Thank you for the tip; I used Desmos to get an idea of where this function has a limit and it appears that it's continuous everywhere except for at x=0 where it's undefined (I think that there's a limit for every value of "c" based on the graph though; I don't see any regions on the function where the left-hand limit doesn't equal the right-hand limit and I think the limit can still exist for areas where there are "holes" on the graph of the function) However, when I graphed the function y=cos(2/x), it appears that the limit doesn't exist for the value x=0 due to the oscillating waves getting closer to this value of "c" which makes it difficult to determine a specific value for the limit. Would it be correct to say that for the original given function, the values of "c" that exist are "all real values of c"?

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kmunzenmaier

New member
Having looked at the domain, you should also decide whether the function is continuous everywhere in its domain. If it is, then you only need to consider whether it has a limit at x=0. (Do you see why?)

What methods have you learned for finding such limits?
Hi!

Thank you for the feedback ~ I looked at the graph of the given function on Desmos and it appears that the function is continuous everywhere in its domain except for at x=0 (f(0) where x=0 is undefined which violates the first rule of continuity from what I've learned) Do we only need to consider if the function has a limit at x=0 when the functon is continuous to ensure that it's not an oscillating function with no limit at that central point? (I'm not sure)

I've never been given this type of question before in the homework or quizzes so I'm not sure which methods I should use to tackle the problem (I definitely wouldn't be allowed to use Desmos during the exam so I'd probably have to tackle this question algebraically) I know that l'Hopital's Rule is used for the more difficult calculation of limits but I'm not sure if it applies to this specific problem; I'll have to ask my instructor if an answer sheet will be given soon for the Midterm Review so I can check my answers I'm leaning toward answering as "all real values of c" for this question but I'm still not sure :/ Thank you for the help! Dr.Peterson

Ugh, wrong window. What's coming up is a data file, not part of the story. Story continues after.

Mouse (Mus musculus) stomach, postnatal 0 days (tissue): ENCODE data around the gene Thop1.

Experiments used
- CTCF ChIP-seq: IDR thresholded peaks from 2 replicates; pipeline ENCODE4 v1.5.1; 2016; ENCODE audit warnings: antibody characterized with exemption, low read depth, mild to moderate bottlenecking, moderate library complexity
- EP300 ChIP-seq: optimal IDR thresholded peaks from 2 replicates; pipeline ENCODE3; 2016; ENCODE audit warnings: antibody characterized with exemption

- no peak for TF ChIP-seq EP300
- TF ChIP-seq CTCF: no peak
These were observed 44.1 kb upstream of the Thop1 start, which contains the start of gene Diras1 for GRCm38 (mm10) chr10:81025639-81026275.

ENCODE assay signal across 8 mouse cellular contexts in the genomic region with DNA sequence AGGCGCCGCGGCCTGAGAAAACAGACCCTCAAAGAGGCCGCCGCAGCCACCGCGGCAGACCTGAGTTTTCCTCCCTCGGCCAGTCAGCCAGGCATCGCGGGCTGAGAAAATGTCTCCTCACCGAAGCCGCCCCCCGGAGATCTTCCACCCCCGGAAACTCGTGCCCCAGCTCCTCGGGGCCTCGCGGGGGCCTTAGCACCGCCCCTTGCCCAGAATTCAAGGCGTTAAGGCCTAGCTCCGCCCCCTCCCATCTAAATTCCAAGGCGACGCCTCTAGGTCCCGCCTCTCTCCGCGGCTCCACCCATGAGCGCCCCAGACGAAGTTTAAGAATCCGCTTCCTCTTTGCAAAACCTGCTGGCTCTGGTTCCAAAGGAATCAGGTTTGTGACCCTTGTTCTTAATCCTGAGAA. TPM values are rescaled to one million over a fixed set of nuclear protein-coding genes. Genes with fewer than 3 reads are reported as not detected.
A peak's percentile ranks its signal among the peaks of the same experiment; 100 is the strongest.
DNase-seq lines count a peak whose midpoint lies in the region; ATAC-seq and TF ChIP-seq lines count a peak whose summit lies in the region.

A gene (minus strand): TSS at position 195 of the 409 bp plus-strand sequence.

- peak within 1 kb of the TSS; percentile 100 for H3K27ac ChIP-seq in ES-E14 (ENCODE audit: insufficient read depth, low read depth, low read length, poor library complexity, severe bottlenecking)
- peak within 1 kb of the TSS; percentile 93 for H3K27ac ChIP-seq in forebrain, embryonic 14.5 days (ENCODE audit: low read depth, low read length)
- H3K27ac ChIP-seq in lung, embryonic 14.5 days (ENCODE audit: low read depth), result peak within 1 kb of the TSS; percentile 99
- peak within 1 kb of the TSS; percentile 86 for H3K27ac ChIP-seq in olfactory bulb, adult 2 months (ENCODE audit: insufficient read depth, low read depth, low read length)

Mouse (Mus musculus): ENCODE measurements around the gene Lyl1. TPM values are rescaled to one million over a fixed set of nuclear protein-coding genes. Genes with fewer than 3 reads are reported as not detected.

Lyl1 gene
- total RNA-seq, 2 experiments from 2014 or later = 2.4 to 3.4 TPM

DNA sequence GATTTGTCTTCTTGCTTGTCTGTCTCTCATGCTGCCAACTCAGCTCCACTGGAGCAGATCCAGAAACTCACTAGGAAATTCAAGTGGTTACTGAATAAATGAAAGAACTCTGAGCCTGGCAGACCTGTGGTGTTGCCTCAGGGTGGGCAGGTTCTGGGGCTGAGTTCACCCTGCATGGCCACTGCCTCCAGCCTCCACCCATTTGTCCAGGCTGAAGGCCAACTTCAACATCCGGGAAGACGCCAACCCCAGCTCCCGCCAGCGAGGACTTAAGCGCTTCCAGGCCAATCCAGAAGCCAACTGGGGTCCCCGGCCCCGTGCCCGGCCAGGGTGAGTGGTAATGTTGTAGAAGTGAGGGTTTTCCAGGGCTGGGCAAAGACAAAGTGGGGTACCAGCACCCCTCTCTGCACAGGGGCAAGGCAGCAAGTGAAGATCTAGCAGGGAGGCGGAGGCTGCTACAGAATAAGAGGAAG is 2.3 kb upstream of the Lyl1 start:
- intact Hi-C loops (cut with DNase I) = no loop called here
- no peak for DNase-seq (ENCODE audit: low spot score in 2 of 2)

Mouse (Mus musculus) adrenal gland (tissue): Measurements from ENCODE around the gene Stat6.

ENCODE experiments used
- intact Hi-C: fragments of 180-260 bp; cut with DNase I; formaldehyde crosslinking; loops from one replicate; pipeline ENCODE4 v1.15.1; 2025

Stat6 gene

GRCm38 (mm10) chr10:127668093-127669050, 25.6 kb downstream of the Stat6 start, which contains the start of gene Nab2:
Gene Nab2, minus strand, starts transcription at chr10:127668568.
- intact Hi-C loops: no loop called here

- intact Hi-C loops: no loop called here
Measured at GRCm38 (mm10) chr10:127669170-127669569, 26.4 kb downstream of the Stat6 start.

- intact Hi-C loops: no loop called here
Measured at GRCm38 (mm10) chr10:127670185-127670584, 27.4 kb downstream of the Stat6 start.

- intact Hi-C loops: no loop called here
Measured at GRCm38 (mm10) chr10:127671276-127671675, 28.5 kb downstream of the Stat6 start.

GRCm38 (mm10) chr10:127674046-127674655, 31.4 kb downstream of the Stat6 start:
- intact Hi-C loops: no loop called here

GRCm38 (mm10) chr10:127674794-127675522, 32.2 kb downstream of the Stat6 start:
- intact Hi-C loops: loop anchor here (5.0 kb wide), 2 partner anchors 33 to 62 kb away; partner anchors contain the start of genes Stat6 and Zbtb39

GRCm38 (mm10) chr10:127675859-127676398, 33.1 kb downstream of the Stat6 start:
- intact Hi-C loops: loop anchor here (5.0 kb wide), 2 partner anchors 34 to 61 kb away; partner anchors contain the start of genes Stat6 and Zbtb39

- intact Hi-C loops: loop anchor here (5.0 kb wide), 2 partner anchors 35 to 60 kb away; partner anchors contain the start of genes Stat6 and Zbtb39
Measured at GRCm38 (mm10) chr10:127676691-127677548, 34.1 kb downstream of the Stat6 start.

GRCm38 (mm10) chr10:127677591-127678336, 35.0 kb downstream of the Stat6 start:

Elite Member
Hi!

Thank you for the feedback ~ I looked at the graph of the given function on Desmos and it appears that the function is continuous everywhere in its domain except for at x=0 (f(0) where x=0 is undefined which violates the first rule of continuity from what I've learned) Do we only need to consider if the function has a limit at x=0 when the functon is continuous to ensure that it's not an oscillating function with no limit at that central point? (I'm not sure)

I've never been given this type of question before in the homework or quizzes so I'm not sure which methods I should use to tackle the problem (I definitely wouldn't be allowed to use Desmos during the exam so I'd probably have to tackle this question algebraically) I know that l'Hopital's Rule is used for the more difficult calculation of limits but I'm not sure if it applies to this specific problem; I'll have to ask my instructor if an answer sheet will be given soon for the Midterm Review so I can check my answers I'm leaning toward answering as "all real values of c" for this question but I'm still not sure :/ Thank you for the help! L'Hopital doesn't apply here; but the cosine is bounded and the other factor approaches zero. This justifies what you see in the graph, that the product approaches zero. You may have learned a theorem to that effect.

So, yes, the limit exists for all c, including zero.

• lev888